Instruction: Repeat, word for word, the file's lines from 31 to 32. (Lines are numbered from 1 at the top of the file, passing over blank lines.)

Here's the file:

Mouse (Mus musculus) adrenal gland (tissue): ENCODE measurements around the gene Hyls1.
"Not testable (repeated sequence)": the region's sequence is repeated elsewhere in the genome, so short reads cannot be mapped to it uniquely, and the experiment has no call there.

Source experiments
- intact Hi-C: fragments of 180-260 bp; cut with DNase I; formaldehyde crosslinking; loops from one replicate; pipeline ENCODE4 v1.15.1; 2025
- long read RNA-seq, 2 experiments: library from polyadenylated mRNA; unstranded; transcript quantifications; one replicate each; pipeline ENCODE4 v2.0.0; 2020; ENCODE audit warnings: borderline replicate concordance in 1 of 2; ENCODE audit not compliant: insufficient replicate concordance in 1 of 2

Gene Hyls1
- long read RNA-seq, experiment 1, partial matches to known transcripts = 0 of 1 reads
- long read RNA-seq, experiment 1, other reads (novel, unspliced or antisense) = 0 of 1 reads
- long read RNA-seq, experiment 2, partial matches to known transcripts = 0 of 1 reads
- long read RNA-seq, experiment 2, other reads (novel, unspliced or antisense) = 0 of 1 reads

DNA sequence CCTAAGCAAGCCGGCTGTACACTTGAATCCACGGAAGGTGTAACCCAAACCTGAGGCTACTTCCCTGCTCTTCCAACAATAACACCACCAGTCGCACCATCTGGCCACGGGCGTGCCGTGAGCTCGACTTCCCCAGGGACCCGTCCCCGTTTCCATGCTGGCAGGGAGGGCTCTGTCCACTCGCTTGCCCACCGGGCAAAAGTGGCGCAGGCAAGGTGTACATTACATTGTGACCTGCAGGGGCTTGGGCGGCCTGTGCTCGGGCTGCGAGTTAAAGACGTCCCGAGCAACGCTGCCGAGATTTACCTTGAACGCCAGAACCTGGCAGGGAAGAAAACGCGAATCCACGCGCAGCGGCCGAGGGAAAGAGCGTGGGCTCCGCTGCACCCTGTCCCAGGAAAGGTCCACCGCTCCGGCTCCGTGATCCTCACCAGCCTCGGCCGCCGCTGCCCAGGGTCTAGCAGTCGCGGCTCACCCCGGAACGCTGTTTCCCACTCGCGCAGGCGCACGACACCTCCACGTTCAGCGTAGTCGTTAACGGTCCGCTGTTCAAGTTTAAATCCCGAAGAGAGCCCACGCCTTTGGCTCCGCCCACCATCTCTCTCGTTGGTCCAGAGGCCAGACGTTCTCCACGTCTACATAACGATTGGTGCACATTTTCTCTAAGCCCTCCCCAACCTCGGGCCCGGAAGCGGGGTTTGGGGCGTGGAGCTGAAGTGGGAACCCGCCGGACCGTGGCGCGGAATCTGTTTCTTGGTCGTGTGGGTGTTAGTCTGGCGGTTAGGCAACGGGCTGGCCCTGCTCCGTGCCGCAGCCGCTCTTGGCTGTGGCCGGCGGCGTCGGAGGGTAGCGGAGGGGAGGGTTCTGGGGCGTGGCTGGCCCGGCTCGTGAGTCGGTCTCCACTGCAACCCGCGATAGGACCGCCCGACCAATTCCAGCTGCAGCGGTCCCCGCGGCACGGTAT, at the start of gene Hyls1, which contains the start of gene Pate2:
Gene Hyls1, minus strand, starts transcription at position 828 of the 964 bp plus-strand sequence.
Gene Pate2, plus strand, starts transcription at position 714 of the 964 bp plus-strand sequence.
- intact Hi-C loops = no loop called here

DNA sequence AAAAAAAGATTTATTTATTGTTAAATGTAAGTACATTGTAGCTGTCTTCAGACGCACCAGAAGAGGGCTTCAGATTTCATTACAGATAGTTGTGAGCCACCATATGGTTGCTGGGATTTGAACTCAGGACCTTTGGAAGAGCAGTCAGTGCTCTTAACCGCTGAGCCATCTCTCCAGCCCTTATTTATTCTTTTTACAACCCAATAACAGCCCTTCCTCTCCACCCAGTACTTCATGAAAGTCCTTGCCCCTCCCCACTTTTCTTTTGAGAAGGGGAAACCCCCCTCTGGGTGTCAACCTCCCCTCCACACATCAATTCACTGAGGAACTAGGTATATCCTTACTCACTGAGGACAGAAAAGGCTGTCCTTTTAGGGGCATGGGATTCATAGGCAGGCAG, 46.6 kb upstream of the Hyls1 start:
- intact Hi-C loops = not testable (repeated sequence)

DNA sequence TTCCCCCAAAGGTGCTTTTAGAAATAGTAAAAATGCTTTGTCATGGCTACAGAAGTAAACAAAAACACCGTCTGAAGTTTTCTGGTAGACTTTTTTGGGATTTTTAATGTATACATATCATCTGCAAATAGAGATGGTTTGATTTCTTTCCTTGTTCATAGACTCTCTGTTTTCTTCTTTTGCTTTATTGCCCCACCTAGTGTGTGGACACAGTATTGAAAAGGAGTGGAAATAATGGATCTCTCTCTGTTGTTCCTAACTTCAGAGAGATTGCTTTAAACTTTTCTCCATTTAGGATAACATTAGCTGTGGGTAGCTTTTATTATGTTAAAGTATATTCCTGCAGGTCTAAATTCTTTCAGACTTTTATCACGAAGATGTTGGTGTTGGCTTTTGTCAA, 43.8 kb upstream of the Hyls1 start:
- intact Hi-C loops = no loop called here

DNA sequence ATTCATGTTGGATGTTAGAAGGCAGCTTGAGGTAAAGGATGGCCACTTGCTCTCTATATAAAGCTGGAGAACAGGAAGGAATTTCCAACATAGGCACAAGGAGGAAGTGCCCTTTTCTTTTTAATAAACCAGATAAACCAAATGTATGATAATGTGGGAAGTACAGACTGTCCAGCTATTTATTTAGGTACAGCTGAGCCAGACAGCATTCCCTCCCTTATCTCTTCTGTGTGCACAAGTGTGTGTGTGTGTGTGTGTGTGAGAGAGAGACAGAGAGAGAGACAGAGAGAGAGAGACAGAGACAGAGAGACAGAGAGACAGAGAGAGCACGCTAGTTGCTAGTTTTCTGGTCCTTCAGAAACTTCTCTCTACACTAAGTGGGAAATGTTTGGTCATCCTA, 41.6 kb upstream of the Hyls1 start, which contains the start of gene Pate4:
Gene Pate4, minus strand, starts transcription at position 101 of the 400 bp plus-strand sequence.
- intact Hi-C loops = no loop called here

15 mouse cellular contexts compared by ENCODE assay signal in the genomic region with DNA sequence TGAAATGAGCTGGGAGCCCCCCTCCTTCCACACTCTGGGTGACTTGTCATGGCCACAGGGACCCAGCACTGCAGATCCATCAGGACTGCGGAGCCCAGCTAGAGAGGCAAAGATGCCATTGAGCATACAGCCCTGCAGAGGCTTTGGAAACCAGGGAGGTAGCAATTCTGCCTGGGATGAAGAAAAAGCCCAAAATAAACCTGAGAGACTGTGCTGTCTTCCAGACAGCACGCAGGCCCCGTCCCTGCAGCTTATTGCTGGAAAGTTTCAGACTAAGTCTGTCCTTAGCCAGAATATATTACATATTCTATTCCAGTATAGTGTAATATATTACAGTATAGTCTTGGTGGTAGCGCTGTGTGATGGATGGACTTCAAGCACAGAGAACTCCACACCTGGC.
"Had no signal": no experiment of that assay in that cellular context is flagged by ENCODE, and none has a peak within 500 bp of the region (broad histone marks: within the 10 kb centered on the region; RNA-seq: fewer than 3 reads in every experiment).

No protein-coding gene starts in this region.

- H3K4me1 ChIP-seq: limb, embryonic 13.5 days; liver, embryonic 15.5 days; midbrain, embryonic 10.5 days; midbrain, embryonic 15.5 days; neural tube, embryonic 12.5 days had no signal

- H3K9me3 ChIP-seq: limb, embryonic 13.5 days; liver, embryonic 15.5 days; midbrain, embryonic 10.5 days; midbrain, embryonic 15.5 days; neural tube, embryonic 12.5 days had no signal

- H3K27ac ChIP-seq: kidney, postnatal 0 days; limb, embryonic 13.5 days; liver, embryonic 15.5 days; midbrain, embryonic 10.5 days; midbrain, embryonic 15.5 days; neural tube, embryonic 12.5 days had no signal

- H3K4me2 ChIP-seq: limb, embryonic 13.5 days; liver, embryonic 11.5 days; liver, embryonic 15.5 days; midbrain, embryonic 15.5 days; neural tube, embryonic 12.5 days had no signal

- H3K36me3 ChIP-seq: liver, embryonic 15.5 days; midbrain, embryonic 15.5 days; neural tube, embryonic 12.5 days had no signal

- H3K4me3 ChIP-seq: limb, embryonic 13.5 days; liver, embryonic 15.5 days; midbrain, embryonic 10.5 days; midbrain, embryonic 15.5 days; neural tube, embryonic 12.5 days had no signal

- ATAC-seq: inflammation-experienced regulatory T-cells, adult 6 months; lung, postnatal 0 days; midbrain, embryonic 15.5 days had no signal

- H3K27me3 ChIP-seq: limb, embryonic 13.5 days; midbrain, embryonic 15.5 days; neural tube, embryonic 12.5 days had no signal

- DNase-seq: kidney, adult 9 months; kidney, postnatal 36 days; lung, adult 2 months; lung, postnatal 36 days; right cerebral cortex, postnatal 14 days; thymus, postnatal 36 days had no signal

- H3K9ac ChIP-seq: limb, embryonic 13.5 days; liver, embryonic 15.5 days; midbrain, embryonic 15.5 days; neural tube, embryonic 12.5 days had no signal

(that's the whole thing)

- ATAC-seq: inflammation-experienced regulatory T-cells, adult 6 months; lung, postnatal 0 days; midbrain, embryonic 15.5 days had no signal

- H3K27me3 ChIP-seq: limb, embryonic 13.5 days; midbrain, embryonic 15.5 days; neural tube, embryonic 12.5 days had no signal